Fast-growth tech needs consistency

James Riley
Editorial Director

Australian wealth accounting platform innovator, Class Software, was pretty blessed when it was in startup mode. It had access to a client base of high net worth individuals who became its early investors.

The company, which now employs more than 55 staff and will list on the Australian Stock Exchange later this year, is now significantly beyond that raise-capital-or-fail stage of life.

Class chief executive officer Kevin Bungard still makes the point, though – if you are an Australian company starting out, funding remains the biggest road-block.

Kevin Bungard: Unexpected policy changes can be costly for small tech companies

This is not news to anyone who has founded a tech startup, he says, but it needs to be mentioned at every opportunity because it remains a persistent issue.

Class’s flagship product is a cloud-based management software for self-managed superannuation funds (SMSFs). The company was founded in 2005, with a cloud product introduced in 2009.

The company has more than 85,000 funds on the platform and is adding them at a rate of about 1,000 per week. Most of the funds are run through its accountant clients, but some are managed directly by retirees and other reps.

The company has launched other wealth management products – most recently its Class Investment Reporter – which is a platform for other wealth management vehicles (instead of SMSFs, it targets other investment vehicles like Family Trust structures).

Mr Bungard says the Super product, while immensely successful and still growing fast, is built for what is a uniquely Australian market – Superannuation. But its’ Investment Reporter and other planned products present a more global opportunity.

Having made it through the difficult early growth stage, the company is already paying shareholders dividends – such is the business’ performance. The IPO is more about giving its shareholders a market to de-risk and diversify, if that’s what they want.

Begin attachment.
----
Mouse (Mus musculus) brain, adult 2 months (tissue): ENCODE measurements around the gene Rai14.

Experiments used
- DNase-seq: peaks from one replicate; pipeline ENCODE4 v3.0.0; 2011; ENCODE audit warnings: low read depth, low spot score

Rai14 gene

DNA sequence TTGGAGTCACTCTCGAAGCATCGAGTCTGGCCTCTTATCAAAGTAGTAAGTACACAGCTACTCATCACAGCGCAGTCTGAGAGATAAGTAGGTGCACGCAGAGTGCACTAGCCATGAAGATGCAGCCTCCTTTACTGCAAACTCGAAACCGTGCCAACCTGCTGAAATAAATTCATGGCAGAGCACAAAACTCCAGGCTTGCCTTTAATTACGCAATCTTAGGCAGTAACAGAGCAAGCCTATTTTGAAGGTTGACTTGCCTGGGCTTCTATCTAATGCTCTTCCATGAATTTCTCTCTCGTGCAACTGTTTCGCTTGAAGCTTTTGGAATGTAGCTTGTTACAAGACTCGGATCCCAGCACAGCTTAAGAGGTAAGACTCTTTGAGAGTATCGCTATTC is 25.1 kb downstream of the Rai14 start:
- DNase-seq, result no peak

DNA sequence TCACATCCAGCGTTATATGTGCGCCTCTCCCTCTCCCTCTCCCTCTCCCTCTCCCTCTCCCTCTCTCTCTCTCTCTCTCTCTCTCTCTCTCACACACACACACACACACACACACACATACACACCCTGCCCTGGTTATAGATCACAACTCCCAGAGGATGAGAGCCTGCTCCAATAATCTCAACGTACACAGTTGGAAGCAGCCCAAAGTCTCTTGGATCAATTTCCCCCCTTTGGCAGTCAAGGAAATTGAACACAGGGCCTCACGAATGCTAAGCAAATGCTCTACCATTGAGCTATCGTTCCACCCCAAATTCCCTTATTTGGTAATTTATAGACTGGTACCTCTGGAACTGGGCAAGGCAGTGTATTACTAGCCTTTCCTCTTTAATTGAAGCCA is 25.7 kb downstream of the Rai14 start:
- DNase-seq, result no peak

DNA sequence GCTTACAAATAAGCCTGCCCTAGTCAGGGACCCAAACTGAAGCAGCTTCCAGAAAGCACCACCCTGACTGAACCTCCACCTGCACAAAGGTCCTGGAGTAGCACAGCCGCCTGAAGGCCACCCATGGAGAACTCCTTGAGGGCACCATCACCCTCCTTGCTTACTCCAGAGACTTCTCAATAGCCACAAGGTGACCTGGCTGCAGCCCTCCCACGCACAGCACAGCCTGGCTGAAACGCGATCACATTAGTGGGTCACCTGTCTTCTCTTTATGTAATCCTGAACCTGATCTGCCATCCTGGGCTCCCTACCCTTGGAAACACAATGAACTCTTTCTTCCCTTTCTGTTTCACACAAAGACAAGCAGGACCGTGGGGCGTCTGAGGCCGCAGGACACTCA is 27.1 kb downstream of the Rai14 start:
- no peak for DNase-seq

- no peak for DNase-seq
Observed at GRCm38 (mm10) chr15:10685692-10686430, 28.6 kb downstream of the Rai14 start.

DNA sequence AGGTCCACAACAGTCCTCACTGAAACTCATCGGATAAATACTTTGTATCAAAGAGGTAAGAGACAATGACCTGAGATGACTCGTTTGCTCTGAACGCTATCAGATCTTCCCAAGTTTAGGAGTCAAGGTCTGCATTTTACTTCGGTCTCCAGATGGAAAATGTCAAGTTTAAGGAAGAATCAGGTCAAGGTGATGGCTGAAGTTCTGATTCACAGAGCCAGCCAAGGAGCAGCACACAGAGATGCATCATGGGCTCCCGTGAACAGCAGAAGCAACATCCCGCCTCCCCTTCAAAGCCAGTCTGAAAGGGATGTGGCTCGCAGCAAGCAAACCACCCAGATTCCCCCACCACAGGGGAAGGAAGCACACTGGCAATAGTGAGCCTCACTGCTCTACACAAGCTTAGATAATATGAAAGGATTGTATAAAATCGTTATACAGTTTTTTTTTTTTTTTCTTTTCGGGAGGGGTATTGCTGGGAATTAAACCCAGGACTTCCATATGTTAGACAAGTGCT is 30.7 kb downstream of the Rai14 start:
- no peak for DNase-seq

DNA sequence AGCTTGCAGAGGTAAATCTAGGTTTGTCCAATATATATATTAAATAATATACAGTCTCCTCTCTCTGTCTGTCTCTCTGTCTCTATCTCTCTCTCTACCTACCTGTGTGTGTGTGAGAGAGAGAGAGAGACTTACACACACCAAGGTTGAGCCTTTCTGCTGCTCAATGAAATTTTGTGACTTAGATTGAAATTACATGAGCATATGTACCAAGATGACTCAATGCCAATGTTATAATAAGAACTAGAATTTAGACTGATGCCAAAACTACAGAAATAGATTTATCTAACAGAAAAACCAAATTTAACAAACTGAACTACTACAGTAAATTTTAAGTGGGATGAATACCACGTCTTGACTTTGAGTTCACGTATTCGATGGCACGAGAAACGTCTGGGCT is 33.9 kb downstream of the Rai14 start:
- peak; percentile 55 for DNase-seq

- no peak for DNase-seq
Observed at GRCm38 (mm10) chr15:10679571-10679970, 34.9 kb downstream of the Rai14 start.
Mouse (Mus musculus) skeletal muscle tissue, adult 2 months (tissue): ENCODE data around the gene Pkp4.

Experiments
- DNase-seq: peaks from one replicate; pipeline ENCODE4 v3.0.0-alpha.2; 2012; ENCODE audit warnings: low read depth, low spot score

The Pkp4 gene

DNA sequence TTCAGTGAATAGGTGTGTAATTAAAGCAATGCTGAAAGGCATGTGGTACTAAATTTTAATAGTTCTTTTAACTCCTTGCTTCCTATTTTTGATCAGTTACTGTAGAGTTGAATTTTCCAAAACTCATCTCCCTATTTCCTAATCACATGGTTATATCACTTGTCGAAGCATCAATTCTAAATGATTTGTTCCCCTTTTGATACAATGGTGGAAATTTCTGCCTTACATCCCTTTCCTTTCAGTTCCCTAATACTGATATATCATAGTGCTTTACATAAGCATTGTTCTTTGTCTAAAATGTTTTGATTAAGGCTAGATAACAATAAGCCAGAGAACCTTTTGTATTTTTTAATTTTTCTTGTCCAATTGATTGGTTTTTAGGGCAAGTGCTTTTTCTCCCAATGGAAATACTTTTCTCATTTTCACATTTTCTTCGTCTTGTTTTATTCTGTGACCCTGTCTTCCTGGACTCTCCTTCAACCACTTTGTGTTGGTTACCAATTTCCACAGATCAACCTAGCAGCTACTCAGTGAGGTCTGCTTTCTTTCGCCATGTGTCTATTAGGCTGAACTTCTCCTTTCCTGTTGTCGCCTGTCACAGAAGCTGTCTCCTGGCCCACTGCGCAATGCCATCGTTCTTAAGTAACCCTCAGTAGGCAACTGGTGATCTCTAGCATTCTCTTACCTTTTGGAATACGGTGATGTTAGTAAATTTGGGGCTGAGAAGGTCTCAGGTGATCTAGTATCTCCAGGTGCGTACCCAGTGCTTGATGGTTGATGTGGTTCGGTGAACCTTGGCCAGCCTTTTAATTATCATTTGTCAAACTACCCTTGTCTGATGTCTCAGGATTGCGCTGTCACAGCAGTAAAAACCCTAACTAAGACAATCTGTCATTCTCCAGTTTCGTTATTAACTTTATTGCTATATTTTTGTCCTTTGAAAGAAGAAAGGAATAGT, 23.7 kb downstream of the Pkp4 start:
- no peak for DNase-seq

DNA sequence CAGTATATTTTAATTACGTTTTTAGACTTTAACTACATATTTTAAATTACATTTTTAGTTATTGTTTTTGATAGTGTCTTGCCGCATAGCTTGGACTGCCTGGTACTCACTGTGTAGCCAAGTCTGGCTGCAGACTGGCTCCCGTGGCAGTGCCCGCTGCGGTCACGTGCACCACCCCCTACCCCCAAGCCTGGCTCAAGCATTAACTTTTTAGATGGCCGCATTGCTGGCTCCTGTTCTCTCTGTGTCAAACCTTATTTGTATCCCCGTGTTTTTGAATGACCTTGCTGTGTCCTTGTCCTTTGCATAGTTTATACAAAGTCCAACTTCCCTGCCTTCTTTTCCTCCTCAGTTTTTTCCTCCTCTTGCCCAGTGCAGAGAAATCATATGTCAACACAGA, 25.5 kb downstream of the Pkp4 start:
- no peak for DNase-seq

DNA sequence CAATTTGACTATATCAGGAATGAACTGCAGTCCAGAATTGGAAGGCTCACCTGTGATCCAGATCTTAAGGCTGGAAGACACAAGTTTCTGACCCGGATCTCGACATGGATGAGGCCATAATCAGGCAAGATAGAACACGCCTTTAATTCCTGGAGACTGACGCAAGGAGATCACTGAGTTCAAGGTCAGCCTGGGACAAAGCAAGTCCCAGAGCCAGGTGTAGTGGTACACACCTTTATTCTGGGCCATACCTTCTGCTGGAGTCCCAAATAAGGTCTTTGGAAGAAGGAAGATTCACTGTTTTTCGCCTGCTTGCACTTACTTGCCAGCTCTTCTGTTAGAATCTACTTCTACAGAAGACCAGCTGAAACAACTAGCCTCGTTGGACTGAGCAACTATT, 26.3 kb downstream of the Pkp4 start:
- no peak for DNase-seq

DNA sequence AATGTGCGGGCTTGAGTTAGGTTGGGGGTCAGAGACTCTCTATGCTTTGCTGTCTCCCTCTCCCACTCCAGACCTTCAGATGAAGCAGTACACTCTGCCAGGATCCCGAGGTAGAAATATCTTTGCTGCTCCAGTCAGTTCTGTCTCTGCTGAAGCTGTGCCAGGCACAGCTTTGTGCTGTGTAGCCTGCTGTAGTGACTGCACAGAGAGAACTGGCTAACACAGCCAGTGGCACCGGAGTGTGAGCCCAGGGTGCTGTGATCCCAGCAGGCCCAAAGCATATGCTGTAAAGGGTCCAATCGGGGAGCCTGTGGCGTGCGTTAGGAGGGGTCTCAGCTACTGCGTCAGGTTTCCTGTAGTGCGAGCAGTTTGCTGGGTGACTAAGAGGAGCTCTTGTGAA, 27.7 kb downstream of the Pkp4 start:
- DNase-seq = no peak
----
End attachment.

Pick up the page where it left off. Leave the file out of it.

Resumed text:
“The founders of our company had really strong links to self-managed super funds and to self-funded retirees and their accountants,” Mr Bungard said. “We were very fortunate in that regard, in that they were patient investors, they stuck with us in the years where we were building and through the GFC.”

“So we were incredibly fortunate in that regard [raising money]. But if we didn’t have that opportunity [to talk to SMSFs], I am not sure how we would have fared. If we were in startup mode right now, it would be a problem. There are some real structural deficiencies around getting funding right now,” he said.

What has government done well? And what could it be doing better?

Mr Bungard says the company accessed and was grateful for the R&D tax offsets program. It works, he said, and has been very helpful.

More importantly, though, are the changes to legislation governing employee share schemes.

Mr Bungard says the ESS changes have arrived a little too late for Class, although it will make use of the program in some way ahead of its IPO. The company certainly welcomes the changes, saying the government has not just gone back to the old system, but made significant improvements as well.

“It would have been nice if these changes came a little earlier. We really struggled with being able to have incentives for our staff – especially those that came on board early,” he said. “Being able to offer incentives is absolutely critical in helping to build a business, so that employees are engaged and don’t give up after a couple of years to go off and join a big institution where they could earn more money.”

“We can afford to do that stuff now, and we have a variety of incentives for staff. But it would have been a lot better for us if we had been able to do this [offer share options] much earlier on.”

The other key to policy development that Class sees as critical for smaller Australian companies is simply consistency.

Mr Bungard points to the Australian Taxation Office’s SuperStream reporting automation initiative as an example.

Class was early to see the potential of the SuperStream initiative, and invested straight away in developing product features in Class Super to take advantage of it. But over time – and likely the result of lobbying from some of the bigger institutional players – the ATO de-scoped the SuperStream project and extended its deadlines (by a year).

“That was a huge blow for us,” Mr Bungard said. “Having invested in getting our product ready, we really invested a lot of time and resources into getting something like a first-mover advantage.”

“They basically kept watering it down and pushing out the deadline. They started with a broader ambition, but then de-scoped it,” he said. “But our investment was made on the basis of the initial plan.”

Mr Bungard said these decisions can have a serious commercial impact on smaller competitors – the companies that are generally the most innovative.

“This is genuine problem, and it certainly has an impact.” As governments move services to increasingly digital platforms, these decisions will have greater impact.

And they will always hurt small innovative providers harder than the bigger technology giants.

This is the second of our High-Growth Focus features, to be published every Wednesday in You can read last week’s maiden feature here.

Do you know more? Contact James Riley via Email.

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